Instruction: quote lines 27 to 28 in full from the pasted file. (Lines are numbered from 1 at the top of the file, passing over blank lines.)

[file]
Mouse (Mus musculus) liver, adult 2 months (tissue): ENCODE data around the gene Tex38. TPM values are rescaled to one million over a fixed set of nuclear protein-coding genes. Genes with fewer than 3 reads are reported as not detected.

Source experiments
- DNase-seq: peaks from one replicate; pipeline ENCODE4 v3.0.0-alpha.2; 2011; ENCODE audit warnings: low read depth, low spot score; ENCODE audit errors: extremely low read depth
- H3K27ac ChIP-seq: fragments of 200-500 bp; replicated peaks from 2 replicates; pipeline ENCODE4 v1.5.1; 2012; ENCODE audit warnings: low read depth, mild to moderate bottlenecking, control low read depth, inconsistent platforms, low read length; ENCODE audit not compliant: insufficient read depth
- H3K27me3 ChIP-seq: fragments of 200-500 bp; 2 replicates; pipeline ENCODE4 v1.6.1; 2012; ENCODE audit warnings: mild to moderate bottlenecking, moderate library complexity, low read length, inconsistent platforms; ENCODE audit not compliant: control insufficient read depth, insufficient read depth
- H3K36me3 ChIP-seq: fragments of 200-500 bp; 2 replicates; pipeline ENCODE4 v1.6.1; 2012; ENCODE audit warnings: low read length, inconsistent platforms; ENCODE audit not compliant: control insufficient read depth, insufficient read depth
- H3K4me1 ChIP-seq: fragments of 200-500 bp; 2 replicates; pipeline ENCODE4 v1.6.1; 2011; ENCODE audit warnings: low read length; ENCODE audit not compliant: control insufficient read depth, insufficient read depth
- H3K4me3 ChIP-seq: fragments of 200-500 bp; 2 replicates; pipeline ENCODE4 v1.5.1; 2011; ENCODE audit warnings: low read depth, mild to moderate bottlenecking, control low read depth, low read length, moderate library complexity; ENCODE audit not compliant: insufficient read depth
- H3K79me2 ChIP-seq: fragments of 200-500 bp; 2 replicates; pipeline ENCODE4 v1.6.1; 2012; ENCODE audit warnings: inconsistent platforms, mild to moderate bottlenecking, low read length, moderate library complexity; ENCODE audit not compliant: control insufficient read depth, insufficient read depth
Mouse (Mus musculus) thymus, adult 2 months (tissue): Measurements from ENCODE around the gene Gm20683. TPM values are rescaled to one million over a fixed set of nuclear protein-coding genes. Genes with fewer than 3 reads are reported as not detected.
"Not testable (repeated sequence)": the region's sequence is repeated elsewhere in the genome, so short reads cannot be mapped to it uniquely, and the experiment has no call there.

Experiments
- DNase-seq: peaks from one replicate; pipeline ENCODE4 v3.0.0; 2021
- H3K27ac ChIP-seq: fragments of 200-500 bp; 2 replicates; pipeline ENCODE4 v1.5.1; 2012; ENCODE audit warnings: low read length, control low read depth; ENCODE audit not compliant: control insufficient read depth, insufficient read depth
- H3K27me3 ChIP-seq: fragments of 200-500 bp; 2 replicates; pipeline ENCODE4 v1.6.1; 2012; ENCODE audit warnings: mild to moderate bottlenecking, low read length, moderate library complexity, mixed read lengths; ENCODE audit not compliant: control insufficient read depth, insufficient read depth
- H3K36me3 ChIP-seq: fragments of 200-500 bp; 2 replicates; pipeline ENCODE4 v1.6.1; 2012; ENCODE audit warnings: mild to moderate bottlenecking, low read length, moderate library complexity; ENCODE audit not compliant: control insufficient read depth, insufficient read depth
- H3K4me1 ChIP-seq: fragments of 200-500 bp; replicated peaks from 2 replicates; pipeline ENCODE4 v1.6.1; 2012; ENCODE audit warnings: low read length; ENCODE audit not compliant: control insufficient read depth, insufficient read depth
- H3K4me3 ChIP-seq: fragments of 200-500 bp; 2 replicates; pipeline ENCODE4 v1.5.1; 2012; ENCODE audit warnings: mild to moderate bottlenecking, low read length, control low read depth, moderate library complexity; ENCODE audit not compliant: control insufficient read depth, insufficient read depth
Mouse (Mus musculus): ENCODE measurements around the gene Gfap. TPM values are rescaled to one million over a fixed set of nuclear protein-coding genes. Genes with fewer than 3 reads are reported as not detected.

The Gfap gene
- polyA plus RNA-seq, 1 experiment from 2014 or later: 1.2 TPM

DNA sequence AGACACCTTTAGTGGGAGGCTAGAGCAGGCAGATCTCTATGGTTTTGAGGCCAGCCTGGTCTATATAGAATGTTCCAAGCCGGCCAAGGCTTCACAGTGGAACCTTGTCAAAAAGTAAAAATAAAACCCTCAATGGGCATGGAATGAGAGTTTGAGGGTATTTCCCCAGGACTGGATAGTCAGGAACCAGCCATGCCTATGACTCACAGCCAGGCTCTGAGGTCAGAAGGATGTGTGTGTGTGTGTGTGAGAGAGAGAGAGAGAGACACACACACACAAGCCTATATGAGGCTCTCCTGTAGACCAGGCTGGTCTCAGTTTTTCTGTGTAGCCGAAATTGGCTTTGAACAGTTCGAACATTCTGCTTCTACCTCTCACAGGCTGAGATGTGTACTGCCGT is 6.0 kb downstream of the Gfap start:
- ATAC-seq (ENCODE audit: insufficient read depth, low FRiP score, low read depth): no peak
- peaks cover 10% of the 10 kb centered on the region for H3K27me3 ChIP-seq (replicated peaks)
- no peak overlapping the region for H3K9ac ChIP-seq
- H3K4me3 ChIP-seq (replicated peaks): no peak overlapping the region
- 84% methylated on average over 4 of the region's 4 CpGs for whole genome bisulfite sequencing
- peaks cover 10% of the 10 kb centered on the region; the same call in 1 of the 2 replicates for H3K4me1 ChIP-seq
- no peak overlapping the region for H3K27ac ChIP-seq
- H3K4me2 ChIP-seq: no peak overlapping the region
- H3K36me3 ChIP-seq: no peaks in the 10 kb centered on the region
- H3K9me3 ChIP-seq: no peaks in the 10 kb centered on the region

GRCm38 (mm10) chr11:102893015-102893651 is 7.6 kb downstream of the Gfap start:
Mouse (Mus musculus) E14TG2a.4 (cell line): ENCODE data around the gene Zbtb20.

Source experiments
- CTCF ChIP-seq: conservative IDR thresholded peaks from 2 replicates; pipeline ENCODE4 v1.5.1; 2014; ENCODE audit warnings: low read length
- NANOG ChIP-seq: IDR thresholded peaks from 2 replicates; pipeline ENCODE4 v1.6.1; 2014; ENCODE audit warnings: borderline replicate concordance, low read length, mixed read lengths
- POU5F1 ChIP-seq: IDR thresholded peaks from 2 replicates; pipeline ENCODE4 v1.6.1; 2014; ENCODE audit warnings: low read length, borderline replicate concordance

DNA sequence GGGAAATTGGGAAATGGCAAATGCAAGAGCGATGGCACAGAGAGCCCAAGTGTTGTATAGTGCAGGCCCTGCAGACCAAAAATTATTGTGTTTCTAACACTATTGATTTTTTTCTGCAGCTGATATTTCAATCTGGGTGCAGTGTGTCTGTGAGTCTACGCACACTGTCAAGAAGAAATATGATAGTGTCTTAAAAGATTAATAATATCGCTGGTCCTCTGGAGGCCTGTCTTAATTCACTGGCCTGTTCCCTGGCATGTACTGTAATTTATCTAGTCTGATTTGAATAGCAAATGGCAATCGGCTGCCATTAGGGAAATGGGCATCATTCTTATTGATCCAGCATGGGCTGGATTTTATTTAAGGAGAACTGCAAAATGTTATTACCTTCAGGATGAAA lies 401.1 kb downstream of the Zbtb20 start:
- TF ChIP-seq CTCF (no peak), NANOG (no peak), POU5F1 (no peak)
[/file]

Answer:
- 84% methylated on average over 4 of the region's 4 CpGs for whole genome bisulfite sequencing
- peaks cover 10% of the 10 kb centered on the region; the same call in 1 of the 2 replicates for H3K4me1 ChIP-seq